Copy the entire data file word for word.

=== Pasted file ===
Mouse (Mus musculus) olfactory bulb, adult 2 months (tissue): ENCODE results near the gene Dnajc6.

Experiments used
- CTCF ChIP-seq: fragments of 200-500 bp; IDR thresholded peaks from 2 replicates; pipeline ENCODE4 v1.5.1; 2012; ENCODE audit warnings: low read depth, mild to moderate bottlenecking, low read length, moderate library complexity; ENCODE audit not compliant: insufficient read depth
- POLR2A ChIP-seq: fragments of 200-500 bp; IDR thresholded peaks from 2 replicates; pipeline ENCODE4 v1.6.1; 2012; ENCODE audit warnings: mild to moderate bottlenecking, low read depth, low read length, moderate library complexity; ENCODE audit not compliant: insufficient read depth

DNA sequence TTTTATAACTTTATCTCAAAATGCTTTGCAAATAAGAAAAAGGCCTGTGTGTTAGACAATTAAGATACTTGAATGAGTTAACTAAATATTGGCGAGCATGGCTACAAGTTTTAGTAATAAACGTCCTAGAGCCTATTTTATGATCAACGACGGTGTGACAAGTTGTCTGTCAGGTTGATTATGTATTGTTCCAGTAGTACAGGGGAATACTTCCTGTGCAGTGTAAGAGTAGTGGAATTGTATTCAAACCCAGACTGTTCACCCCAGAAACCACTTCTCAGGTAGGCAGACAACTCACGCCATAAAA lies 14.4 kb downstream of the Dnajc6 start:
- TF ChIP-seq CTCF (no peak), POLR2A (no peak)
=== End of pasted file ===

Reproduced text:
Mouse (Mus musculus) olfactory bulb, adult 2 months (tissue): ENCODE results near the gene Dnajc6.

Experiments used
- CTCF ChIP-seq: fragments of 200-500 bp; IDR thresholded peaks from 2 replicates; pipeline ENCODE4 v1.5.1; 2012; ENCODE audit warnings: low read depth, mild to moderate bottlenecking, low read length, moderate library complexity; ENCODE audit not compliant: insufficient read depth
- POLR2A ChIP-seq: fragments of 200-500 bp; IDR thresholded peaks from 2 replicates; pipeline ENCODE4 v1.6.1; 2012; ENCODE audit warnings: mild to moderate bottlenecking, low read depth, low read length, moderate library complexity; ENCODE audit not compliant: insufficient read depth

DNA sequence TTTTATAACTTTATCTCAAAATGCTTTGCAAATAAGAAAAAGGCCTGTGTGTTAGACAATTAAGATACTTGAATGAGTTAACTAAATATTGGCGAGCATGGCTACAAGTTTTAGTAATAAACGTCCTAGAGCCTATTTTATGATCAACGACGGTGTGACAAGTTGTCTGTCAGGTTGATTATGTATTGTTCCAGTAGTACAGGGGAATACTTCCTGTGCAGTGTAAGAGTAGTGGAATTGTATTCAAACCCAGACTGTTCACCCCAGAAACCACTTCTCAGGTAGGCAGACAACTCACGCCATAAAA lies 14.4 kb downstream of the Dnajc6 start:
- TF ChIP-seq CTCF (no peak), POLR2A (no peak)